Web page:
Ten Hag, a former centre-back, is also tactically flexible. While he doesn’t compromise on his playing principles, he has shown he can adapt to the players he has. His preferred formation appears to be the 4-3-3, which his Ajax side play with such beautiful positional fluidity, but he coached a two-striker system at Utrecht because the qualities of that squad, he felt, were enhanced by it.
Ten Hag has shown, moreover, that he can improve players with his work on the training ground. At Ajax, he has helped the development of centre-back Matthijs de Ligt, central midfielders Frenkie de Jong and Donny van de Beek, and attacking midfielder Hakim Ziyech, all of whom were coveted and bought by Europe’s top clubs. Goalkeeper Onana, right-back Noussair Mazraoui, midfielder Ryan Gravenberch and winger Antony are others ten Hag has trained who continue to attract attention from European heavyweights.
Ajax has won two domestic doubles under ten Hag and is on course for another this season. The Champions League semifinal run in 2019, during which Real Madrid and Juventus were beaten in impressive fashion, remains the club’s best showing in Europe’s top competition since 1996-97. While his time at Go Ahead Eagles, Bayern Munich II (the German powerhouse’s second team) and Utrecht wasn’t trophy-laden, his work in transforming the teams on and off the pitch, especially at Eagles and Utrecht, has been acknowledged. All his achievements look even better if you consider that he has worked with limited budgets; he hasn’t had the luxury of making mistakes.
While it’s clear that ten Hag is a first-rate training-field manager with the potential to lead a big club, it’s less clear whether he is a natural fit at United. Will the club allow him the control of transfer business and patience that he has asked for and needs to implement change?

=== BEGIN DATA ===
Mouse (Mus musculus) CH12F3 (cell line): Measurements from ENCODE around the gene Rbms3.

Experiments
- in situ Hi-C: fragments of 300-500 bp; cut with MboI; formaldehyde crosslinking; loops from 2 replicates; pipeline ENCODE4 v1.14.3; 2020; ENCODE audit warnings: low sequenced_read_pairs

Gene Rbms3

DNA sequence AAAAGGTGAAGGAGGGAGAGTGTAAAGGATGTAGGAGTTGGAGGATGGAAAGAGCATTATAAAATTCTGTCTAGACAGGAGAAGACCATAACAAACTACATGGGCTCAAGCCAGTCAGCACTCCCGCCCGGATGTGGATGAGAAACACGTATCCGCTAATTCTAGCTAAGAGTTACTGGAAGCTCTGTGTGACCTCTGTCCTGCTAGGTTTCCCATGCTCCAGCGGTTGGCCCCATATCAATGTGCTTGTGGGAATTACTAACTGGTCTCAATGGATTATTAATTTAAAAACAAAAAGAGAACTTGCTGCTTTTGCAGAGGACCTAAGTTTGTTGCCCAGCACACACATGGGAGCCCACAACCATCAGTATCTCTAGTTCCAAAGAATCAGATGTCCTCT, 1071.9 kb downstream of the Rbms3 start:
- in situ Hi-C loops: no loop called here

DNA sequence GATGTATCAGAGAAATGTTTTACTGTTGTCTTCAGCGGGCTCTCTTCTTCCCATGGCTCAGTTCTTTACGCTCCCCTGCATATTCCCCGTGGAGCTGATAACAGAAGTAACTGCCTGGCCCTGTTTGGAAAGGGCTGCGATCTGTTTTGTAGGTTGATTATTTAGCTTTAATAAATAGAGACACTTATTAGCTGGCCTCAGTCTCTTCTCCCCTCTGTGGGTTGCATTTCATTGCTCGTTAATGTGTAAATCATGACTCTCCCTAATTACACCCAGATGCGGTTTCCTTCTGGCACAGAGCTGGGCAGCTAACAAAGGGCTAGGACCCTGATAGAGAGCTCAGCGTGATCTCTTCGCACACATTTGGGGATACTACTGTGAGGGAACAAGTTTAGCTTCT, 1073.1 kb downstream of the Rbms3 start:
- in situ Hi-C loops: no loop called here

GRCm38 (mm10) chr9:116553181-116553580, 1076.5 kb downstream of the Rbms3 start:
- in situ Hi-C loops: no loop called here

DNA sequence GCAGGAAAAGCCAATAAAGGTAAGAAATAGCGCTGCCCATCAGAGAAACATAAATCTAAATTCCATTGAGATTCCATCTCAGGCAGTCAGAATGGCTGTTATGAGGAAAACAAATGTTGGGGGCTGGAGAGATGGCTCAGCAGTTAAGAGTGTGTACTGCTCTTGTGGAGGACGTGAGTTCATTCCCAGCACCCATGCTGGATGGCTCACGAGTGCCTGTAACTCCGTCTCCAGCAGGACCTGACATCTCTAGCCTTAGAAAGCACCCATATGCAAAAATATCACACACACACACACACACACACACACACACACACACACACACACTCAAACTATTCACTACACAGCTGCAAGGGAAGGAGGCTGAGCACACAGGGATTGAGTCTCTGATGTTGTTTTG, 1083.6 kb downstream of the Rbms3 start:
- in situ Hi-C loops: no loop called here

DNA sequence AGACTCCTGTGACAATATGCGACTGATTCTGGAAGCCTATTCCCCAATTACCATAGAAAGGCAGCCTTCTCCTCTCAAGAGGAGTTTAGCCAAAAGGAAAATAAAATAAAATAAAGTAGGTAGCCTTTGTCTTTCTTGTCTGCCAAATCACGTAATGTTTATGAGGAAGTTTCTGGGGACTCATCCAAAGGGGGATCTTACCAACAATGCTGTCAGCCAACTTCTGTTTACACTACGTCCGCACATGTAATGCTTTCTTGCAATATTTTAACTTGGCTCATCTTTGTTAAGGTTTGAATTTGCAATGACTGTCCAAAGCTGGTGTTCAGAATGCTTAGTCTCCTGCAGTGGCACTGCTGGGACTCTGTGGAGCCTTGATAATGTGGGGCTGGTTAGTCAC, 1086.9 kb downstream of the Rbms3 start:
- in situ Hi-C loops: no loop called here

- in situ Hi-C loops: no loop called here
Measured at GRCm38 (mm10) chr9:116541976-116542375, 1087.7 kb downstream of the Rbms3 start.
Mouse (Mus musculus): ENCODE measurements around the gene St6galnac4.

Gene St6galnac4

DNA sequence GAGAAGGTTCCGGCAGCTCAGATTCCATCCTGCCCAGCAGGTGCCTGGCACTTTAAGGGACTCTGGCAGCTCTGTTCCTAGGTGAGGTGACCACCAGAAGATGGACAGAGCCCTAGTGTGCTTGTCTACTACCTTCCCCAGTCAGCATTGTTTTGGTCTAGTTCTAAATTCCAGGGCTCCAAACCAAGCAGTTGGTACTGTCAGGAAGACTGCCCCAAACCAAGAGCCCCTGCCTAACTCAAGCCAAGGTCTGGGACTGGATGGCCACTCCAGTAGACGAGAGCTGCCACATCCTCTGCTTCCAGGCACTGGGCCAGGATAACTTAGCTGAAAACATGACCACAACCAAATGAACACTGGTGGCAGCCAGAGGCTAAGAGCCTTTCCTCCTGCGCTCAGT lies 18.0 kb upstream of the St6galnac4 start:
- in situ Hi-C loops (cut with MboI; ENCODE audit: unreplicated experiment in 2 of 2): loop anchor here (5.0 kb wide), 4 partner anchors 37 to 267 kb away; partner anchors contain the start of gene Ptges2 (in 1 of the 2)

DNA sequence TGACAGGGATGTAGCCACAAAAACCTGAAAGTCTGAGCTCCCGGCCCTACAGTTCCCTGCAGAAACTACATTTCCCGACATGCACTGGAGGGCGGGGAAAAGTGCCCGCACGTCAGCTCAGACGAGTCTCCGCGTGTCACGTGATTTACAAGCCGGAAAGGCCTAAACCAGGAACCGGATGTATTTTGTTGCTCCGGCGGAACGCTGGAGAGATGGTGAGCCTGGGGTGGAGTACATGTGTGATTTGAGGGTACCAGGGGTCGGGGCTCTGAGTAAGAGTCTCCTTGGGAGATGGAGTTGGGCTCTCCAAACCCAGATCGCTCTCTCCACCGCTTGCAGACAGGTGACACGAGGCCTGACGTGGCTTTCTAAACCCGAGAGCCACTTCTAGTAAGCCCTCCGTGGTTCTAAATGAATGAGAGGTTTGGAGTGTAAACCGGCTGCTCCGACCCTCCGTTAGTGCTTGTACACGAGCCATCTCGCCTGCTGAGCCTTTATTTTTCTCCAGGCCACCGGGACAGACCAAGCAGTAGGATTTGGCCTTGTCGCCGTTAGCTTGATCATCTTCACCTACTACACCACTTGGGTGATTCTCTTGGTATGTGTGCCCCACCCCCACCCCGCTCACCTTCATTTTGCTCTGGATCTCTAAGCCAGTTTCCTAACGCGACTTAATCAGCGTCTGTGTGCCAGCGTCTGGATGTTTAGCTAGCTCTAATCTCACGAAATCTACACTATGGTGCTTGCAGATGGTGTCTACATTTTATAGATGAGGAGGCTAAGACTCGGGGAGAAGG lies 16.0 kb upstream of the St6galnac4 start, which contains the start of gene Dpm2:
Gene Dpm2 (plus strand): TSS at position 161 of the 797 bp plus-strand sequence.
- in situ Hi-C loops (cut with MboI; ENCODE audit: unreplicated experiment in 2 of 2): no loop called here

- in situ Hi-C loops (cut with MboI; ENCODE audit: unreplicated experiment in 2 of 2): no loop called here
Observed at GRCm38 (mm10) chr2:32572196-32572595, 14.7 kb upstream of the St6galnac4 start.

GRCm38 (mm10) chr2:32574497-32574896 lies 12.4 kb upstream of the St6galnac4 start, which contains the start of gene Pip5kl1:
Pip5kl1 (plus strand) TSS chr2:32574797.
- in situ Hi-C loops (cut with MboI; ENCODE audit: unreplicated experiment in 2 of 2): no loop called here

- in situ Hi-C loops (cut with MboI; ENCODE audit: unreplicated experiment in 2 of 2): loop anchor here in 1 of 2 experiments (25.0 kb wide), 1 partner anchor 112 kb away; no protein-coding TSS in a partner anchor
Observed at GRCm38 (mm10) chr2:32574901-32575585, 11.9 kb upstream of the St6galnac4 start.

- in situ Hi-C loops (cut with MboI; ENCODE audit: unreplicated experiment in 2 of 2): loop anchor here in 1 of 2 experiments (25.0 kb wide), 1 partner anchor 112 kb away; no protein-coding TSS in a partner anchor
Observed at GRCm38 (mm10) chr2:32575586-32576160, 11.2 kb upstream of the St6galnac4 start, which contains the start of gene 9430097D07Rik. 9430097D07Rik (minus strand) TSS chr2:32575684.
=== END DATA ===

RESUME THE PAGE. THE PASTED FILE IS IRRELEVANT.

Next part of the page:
Former United manager Louis van Gaal, who rates ten Hag highly, advised him to turn down the offer, terming the Red Devils “a commercial club”. Others have been even more damning in their criticism of United’s functioning. “The entire United structure is dysfunctional,” Jonathan Wilson wrote in Sports Illustrated. “He is clearly an exceptional coach. But at Ajax he has a very specific structure, something he will not have at United. He has asked United a series of questions about what precisely his role will be, and that could be a sticking point. [United] want still to be able to sign Cristiano Ronaldo on a marketing-driven whim and impose him on a manager.”
Then there are the players — many of them big-name superstars who, if reports are to be believed, haven’t always responded well to a firm hand at the wheel. Their lacklustre performance under Ralf Rangnick, known as a stickler for high standards, has been cited by pundits, including former United captain Roy Keane, as evidence that the players tend to “throw the manager under the bus” when they don’t like his methods.
Ten Hag has a reputation of being something of a control freak who imposes strict rules. He demands a lot from his players: tactical understanding, an appetite for video analysis and dietary discipline. “His great strength lies not just in his attention to detail and organisation,” former England manager Steve McClaren, who was once ten Hag’s boss at FC Twente, said in an interview. “He has a clear philosophy of how he wants to play football; the environment he wants to create. Erik is very disciplined and people have to buy into that and have that work ethic.”
Ten Hag isn’t an unfeeling taskmaster, however. Players ten Hag has coached speak of an empathetic aspect to all of his demands — he understands that he asks a lot of them but he does it with their best interests at heart. He also builds strong personal relationships with his players.
It remains to be seen whether he gets the ‘buy-in’ he needs inside United’s dressing room should he get the job. But if he does and if the club backs him in the transfer market, allowing him the time to rebuild, there is every chance Old Trafford will soon be basking in glory again.